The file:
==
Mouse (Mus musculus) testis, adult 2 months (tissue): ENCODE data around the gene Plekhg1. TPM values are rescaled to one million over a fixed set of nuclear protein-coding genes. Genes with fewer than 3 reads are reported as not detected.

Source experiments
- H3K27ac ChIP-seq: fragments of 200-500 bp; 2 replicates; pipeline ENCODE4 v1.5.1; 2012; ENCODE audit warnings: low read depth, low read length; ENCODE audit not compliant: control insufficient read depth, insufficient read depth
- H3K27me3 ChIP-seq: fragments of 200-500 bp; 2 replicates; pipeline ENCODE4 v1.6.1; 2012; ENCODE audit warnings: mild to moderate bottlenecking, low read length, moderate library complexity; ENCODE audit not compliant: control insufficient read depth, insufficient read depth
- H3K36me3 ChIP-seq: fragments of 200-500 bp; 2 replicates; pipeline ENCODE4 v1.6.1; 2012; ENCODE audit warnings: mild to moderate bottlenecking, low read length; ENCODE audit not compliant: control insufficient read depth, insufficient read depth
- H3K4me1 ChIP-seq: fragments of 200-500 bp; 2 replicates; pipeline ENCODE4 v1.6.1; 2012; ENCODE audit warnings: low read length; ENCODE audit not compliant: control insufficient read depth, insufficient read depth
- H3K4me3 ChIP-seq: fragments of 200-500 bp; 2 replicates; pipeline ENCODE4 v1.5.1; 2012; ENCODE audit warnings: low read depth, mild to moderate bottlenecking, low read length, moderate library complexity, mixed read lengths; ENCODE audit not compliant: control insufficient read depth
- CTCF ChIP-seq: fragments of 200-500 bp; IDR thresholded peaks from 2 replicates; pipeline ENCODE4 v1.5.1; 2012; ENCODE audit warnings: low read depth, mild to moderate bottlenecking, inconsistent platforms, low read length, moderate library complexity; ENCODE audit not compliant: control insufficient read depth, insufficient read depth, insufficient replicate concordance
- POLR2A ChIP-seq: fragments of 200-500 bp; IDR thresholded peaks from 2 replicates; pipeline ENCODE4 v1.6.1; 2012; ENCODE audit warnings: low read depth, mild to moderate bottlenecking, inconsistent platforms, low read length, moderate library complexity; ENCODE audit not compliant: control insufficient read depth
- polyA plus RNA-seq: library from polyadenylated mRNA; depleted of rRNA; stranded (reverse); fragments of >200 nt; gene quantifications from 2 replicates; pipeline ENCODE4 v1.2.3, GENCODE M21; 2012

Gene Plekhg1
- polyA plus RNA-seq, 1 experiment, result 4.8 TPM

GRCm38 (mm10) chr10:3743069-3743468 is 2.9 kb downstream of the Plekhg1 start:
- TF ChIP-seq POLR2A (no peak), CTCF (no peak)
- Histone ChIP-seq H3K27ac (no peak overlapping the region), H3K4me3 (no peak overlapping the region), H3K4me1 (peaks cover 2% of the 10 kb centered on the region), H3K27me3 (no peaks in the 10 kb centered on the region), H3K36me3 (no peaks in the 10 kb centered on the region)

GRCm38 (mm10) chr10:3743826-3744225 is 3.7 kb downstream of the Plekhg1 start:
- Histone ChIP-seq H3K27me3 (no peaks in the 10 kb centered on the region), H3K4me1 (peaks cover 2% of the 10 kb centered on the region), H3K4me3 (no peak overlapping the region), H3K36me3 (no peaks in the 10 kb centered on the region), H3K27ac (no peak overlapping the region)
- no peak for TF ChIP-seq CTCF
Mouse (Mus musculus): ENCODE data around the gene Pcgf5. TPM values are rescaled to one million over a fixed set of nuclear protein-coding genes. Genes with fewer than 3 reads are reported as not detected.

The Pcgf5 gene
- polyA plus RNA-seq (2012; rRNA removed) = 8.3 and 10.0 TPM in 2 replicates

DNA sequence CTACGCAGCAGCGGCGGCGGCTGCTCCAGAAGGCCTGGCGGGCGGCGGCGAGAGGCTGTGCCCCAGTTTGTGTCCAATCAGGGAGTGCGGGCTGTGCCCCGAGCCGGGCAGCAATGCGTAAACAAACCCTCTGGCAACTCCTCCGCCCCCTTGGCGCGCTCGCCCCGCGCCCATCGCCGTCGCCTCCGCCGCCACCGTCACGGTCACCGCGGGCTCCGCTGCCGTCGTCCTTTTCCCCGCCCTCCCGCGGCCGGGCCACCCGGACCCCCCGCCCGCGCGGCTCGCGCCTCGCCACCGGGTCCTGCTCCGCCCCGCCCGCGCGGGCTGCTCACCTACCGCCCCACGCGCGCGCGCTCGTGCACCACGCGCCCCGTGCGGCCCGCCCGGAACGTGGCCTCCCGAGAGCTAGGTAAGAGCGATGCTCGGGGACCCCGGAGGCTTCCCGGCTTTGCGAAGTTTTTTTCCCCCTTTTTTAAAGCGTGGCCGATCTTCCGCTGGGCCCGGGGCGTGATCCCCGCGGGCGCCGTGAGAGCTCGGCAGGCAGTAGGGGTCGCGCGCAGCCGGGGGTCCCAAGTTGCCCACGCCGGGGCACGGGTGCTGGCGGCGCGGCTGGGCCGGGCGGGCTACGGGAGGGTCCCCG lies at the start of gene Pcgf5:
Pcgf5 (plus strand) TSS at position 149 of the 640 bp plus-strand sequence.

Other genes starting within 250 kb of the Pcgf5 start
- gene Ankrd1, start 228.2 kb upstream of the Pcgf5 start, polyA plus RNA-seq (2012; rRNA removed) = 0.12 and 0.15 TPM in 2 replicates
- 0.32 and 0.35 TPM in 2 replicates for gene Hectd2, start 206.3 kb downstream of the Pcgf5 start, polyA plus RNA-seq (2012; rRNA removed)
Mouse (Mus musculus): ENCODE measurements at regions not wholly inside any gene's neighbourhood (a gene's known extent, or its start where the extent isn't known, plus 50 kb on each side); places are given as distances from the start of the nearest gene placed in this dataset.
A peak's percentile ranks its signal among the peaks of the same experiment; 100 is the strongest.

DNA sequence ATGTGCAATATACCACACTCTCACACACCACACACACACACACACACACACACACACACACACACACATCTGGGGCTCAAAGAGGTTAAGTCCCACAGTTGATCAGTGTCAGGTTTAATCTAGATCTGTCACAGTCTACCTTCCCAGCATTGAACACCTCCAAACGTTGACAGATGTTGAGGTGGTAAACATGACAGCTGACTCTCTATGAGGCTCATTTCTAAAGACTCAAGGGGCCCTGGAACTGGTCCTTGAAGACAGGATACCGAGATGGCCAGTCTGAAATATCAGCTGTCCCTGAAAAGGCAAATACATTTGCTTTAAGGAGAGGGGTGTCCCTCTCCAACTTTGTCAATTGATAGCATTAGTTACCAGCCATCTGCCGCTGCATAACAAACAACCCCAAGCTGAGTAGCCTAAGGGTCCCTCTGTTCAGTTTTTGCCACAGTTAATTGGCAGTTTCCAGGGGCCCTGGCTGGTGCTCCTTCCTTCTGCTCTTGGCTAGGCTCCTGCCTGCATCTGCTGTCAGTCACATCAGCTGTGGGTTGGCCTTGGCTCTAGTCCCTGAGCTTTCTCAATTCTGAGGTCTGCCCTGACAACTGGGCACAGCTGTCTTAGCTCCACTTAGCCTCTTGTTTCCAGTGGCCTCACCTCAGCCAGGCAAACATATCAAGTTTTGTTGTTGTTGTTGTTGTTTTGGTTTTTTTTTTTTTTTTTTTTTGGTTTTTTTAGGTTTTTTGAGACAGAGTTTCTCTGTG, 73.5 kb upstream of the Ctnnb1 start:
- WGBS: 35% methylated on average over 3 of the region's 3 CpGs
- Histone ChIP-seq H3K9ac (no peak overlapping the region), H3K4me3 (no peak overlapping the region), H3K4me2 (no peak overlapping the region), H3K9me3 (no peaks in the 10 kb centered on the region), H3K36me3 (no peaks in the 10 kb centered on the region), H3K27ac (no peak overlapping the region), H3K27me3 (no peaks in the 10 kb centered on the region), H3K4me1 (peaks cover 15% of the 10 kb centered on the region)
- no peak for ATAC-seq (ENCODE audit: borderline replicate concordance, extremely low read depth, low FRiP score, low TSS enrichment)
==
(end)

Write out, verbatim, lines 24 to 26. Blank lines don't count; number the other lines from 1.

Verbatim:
Other genes starting within 250 kb of the Pcgf5 start
- gene Ankrd1, start 228.2 kb upstream of the Pcgf5 start, polyA plus RNA-seq (2012; rRNA removed) = 0.12 and 0.15 TPM in 2 replicates
- 0.32 and 0.35 TPM in 2 replicates for gene Hectd2, start 206.3 kb downstream of the Pcgf5 start, polyA plus RNA-seq (2012; rRNA removed)